A genome-based approach to study the mechanisms by which cell-wall type is defined and constructed by the collaborative actions of cell-wall-related enzymes

Kazuhiko Nishitani

    Research output: Contribution to journalArticlepeer-review

    19 Citations (Scopus)

    Abstract

    The cellulose/xyloglucan framework underpins the cell wall of most flowering plants, and the processes of construction and restructuring of this framework are considered to be mediated by several different classes of enzymes such as cellulose synthetases, β-1,4 glucanases, xyloglucan endotransglucosylases/hydrolases (XTH) and expansins. The Arabidopsis sequencing project has revealed that these enzymes are encoded, without exception, by large multi-gene families. Comprehensive expression-analyses of the XTH gene family, as assisted by real-time RT-PCR procedure, have revealed that each member of the gene family exhibits an expression profile distinct from the other members. The results obtained thus far support the idea that each member of the XTH gene family is regulated specifically by different sets of plant hormones and is committed to a certain specific process in a specific tissue, at specific stages of development. Based on these considerations, we advance a hypothesis that the cell wall in a certain cell-type is constructed, maintained and restructured by a series of collaborative actions of a set of enzymes that are characteristic of the cell-wall type. This hypothesis assumes that a master gene, specific for each cell type, conducts a set of enzymes required for certain types of cell-wall structure and, thereby, defines the cell-wall type and, hence, cell type, during the process of plant development.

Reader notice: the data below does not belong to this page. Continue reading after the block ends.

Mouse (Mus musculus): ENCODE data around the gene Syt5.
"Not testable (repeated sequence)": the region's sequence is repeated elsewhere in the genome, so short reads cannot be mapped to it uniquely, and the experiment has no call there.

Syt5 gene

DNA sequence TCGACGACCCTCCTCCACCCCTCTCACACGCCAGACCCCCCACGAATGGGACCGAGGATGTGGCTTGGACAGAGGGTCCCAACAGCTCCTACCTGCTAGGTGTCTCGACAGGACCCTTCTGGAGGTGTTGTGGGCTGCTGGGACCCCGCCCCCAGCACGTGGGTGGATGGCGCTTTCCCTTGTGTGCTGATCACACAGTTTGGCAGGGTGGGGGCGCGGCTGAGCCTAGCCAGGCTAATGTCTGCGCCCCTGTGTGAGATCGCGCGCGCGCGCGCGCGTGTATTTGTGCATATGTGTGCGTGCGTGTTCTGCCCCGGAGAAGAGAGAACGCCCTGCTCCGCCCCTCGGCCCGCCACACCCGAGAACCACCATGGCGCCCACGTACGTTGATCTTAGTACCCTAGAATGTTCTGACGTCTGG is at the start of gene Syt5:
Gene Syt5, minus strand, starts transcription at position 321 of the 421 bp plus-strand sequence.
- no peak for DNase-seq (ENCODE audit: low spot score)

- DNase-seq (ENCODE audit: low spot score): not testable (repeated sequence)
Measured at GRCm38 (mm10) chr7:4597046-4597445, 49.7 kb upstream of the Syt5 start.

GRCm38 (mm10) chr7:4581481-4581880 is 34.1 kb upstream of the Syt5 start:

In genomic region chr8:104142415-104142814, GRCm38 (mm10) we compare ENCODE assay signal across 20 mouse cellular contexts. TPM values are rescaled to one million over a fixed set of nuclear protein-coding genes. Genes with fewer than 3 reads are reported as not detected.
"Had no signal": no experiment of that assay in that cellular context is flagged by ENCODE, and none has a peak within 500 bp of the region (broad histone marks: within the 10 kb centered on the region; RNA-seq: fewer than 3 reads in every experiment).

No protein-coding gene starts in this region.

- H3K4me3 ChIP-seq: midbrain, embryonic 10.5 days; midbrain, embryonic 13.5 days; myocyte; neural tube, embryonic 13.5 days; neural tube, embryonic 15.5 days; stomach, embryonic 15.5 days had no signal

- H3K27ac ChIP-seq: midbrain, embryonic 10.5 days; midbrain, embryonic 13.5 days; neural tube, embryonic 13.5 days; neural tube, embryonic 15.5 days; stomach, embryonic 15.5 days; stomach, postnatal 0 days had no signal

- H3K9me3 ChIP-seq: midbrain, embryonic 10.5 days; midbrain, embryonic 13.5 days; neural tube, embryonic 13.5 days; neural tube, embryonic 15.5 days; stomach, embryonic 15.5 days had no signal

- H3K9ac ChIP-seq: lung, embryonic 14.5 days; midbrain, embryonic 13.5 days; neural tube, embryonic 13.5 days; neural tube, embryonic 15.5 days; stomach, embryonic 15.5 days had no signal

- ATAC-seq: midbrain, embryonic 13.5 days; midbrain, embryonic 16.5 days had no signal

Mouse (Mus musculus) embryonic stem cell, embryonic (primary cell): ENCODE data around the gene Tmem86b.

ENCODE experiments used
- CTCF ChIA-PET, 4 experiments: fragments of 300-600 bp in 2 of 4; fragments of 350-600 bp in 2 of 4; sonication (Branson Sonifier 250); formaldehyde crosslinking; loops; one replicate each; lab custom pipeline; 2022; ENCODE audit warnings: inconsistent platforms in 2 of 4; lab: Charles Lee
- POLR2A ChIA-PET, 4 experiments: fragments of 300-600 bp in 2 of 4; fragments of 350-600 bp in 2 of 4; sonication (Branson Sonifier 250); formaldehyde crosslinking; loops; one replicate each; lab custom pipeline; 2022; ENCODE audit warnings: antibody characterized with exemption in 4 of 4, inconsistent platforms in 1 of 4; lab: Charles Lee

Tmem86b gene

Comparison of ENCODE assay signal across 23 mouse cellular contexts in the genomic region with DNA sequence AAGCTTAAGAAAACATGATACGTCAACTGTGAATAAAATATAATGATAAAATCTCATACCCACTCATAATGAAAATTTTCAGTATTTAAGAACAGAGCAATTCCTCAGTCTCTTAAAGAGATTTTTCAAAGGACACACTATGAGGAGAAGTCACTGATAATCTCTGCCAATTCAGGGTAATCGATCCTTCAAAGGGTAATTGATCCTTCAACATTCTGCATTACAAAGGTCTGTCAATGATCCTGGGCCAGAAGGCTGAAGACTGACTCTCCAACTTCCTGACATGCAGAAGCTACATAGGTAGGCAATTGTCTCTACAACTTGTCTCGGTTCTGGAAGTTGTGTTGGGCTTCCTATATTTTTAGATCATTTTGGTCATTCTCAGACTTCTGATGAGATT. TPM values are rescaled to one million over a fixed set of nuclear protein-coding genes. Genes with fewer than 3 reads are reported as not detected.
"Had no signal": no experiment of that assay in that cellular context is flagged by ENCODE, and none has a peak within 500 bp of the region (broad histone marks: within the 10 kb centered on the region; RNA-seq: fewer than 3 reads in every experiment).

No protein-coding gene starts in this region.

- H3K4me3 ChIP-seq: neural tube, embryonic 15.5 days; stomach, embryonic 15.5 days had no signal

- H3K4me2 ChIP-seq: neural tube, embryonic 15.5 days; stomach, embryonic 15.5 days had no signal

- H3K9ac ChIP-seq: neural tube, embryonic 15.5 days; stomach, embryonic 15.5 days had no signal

Original languageEnglish
    Pages (from-to)303-307
    Number of pages5
    JournalJournal of Plant Research
    Volume115
    Issue number4
    DOIs
    Publication statusPublished - 2002 Dec 1

    Keywords

    • Arabidopsis
    • Cell-wall type
    • Gene expression
    • Multi-gene family
    • XTH
    • Xyloglucan

    ASJC Scopus subject areas

    • Plant Science

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